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RBI eases cash balance requirements for banks

Reuters  |  MUMBAI 

By Suvashree Choudhury

(Reuters) - The Reserve of (RBI) will allow banks to use all their to meet the central bank's new reserve ratio requirements, not just a certain amount of the money, in a technical but important move that could provide relief to the country's banks.

The RBI on Saturday had ordered banks to put all the deposits they accumulated between mid-September and mid-November under the central bank's reserve ratio. The banks had been flooded with deposits after the government banned larger notes.

That created problems for banks. Under India's complicated rules for holdings, only a certain amount of the they hold in their vaults is eligible to be placed under reserve requirements.

Those issues should now be resolved. The RBI in a statement on Wednesday widened the criteria for that can be included, including all the 500- and 1,000-rupee notes the government abolished this month.

"In the wake of deposits of specified notes in massive quantity and accumulations thereof, the above instructions have been revisited," the RBI said.

The move triggered a big rally in banking shares as well as bonds.

Investors had worried that banks would have to scramble to get the required to place with the RBI under the more stringent reserve ratio requirements.

The 10-year benchmark bond's yield fell 8 basis points to 6.24 percent on Wednesday, erasing almost all the losses on Monday after the RBI's announcement. The yield rose as much as 15 bps to 6.34 percent then.

The RBI said it will review the decision in the second half of February.

For RBI statement see http://bit.ly/2gjpZlK

(Editing by Rafael Nam, editing by Larry King)

(This story has not been edited by Business Standard staff and is auto-generated from a syndicated feed.)

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RBI eases cash balance requirements for banks

MUMBAI (Reuters) - The Reserve Bank of India (RBI) will allow banks to use all their cash to meet the central bank's new cash reserve ratio requirements, not just a certain amount of the money, in a technical but important move that could provide relief to the country's banks.

By Suvashree Choudhury

(Reuters) - The Reserve of (RBI) will allow banks to use all their to meet the central bank's new reserve ratio requirements, not just a certain amount of the money, in a technical but important move that could provide relief to the country's banks.

The RBI on Saturday had ordered banks to put all the deposits they accumulated between mid-September and mid-November under the central bank's reserve ratio. The banks had been flooded with deposits after the government banned larger notes.

That created problems for banks. Under India's complicated rules for holdings, only a certain amount of the they hold in their vaults is eligible to be placed under reserve requirements.

Those issues should now be resolved. The RBI in a statement on Wednesday widened the criteria for that can be included, including all the 500- and 1,000-rupee notes the government abolished this month.

"In the wake of deposits of specified notes in massive quantity and accumulations thereof, the above instructions have been revisited," the RBI said.

The move triggered a big rally in banking shares as well as bonds.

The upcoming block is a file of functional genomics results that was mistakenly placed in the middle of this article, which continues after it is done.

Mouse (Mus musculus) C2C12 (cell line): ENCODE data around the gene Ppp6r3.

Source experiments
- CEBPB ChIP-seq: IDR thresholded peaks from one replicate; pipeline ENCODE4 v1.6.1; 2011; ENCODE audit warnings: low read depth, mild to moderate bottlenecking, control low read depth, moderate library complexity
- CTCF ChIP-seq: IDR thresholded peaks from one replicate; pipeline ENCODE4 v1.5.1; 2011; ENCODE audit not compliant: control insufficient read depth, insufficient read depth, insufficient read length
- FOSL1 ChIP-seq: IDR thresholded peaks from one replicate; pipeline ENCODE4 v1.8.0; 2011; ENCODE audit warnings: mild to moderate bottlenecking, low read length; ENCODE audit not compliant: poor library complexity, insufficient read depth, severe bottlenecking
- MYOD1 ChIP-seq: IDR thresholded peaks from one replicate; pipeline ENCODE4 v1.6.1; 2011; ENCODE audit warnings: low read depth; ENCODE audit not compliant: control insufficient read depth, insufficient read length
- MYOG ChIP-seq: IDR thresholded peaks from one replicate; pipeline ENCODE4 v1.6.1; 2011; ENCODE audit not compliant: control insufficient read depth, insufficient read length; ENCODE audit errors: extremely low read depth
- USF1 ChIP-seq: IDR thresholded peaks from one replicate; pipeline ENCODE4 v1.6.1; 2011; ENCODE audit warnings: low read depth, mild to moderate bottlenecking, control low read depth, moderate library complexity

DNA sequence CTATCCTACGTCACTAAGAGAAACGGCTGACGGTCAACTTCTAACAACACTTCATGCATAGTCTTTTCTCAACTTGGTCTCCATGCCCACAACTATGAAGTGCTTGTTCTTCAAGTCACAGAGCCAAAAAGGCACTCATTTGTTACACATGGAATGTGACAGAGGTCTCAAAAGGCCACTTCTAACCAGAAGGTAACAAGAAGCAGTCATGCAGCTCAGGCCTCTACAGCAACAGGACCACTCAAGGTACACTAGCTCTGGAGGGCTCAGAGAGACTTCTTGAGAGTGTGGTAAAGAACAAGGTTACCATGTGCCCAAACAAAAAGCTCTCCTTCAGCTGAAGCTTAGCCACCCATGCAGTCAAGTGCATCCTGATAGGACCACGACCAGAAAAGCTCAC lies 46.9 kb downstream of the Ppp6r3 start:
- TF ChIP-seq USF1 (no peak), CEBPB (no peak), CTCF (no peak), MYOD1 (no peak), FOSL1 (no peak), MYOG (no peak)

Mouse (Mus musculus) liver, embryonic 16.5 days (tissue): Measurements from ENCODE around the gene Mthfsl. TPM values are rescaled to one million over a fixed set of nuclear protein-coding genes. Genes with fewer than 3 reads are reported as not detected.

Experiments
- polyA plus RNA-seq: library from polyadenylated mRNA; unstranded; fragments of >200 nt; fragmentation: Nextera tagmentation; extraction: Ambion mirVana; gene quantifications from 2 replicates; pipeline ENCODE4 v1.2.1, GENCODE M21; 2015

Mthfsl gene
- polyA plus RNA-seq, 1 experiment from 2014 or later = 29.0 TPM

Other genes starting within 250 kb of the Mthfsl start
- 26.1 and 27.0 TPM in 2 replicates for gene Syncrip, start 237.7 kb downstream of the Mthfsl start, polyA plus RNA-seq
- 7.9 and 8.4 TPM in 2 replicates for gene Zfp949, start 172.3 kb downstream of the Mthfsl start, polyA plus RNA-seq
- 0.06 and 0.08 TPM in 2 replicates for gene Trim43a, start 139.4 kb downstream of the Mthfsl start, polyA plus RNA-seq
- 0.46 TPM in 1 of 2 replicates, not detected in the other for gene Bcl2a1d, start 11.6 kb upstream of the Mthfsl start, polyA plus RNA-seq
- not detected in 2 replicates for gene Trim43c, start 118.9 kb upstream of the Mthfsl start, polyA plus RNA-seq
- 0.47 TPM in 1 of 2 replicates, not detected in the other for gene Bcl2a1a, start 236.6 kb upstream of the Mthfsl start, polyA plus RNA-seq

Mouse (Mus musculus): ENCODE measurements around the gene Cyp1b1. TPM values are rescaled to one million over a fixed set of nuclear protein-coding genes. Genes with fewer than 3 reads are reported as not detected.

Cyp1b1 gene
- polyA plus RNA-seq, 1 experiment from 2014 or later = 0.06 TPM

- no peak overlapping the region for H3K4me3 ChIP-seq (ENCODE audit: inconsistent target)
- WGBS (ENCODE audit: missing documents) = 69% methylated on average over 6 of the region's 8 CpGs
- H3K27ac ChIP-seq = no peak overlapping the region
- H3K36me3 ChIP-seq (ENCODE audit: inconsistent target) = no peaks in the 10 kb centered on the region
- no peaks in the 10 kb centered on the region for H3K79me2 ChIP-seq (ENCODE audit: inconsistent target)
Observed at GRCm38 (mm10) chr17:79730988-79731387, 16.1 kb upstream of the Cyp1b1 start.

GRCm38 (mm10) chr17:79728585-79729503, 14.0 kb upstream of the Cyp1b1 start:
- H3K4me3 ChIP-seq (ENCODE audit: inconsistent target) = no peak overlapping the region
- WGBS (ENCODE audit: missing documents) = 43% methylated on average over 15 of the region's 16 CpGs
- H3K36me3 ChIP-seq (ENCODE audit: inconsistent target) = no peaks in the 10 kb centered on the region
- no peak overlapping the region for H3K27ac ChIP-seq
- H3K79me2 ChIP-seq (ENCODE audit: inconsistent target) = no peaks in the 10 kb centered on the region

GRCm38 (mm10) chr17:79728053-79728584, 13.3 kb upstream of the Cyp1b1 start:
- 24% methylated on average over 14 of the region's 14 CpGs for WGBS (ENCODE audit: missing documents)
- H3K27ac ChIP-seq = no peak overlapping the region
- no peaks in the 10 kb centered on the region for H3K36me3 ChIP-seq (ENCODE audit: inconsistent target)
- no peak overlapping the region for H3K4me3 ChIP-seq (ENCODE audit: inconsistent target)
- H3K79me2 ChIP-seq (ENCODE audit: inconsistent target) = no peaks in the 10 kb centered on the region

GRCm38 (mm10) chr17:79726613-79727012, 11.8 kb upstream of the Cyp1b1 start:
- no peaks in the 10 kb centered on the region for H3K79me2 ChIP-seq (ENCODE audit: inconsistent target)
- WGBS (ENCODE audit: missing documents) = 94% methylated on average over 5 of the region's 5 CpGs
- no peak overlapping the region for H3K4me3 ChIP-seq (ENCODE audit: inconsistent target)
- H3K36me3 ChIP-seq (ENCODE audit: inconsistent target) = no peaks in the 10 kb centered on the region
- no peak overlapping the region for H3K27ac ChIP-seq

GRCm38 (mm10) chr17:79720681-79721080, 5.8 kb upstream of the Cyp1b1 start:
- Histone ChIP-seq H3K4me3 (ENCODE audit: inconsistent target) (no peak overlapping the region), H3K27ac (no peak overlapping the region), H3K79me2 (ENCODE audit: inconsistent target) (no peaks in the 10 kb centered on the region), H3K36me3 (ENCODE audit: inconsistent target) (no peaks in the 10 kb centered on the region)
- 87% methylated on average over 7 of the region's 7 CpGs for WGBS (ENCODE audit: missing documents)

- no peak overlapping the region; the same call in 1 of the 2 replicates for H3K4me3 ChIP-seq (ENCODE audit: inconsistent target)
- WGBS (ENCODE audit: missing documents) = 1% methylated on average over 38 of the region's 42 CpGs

Investors had worried that banks would have to scramble to get the required to place with the RBI under the more stringent reserve ratio requirements.

The 10-year benchmark bond's yield fell 8 basis points to 6.24 percent on Wednesday, erasing almost all the losses on Monday after the RBI's announcement. The yield rose as much as 15 bps to 6.34 percent then.

The RBI said it will review the decision in the second half of February.

For RBI statement see http://bit.ly/2gjpZlK

(Editing by Rafael Nam, editing by Larry King)

(This story has not been edited by Business Standard staff and is auto-generated from a syndicated feed.)

image
Business Standard
177 22

RBI eases cash balance requirements for banks

By Suvashree Choudhury

(Reuters) - The Reserve of (RBI) will allow banks to use all their to meet the central bank's new reserve ratio requirements, not just a certain amount of the money, in a technical but important move that could provide relief to the country's banks.

The RBI on Saturday had ordered banks to put all the deposits they accumulated between mid-September and mid-November under the central bank's reserve ratio. The banks had been flooded with deposits after the government banned larger notes.

That created problems for banks. Under India's complicated rules for holdings, only a certain amount of the they hold in their vaults is eligible to be placed under reserve requirements.

Those issues should now be resolved. The RBI in a statement on Wednesday widened the criteria for that can be included, including all the 500- and 1,000-rupee notes the government abolished this month.

"In the wake of deposits of specified notes in massive quantity and accumulations thereof, the above instructions have been revisited," the RBI said.

The move triggered a big rally in banking shares as well as bonds.

Investors had worried that banks would have to scramble to get the required to place with the RBI under the more stringent reserve ratio requirements.

The 10-year benchmark bond's yield fell 8 basis points to 6.24 percent on Wednesday, erasing almost all the losses on Monday after the RBI's announcement. The yield rose as much as 15 bps to 6.34 percent then.

The RBI said it will review the decision in the second half of February.

For RBI statement see http://bit.ly/2gjpZlK

(Editing by Rafael Nam, editing by Larry King)

(This story has not been edited by Business Standard staff and is auto-generated from a syndicated feed.)

image
Business Standard
177 22

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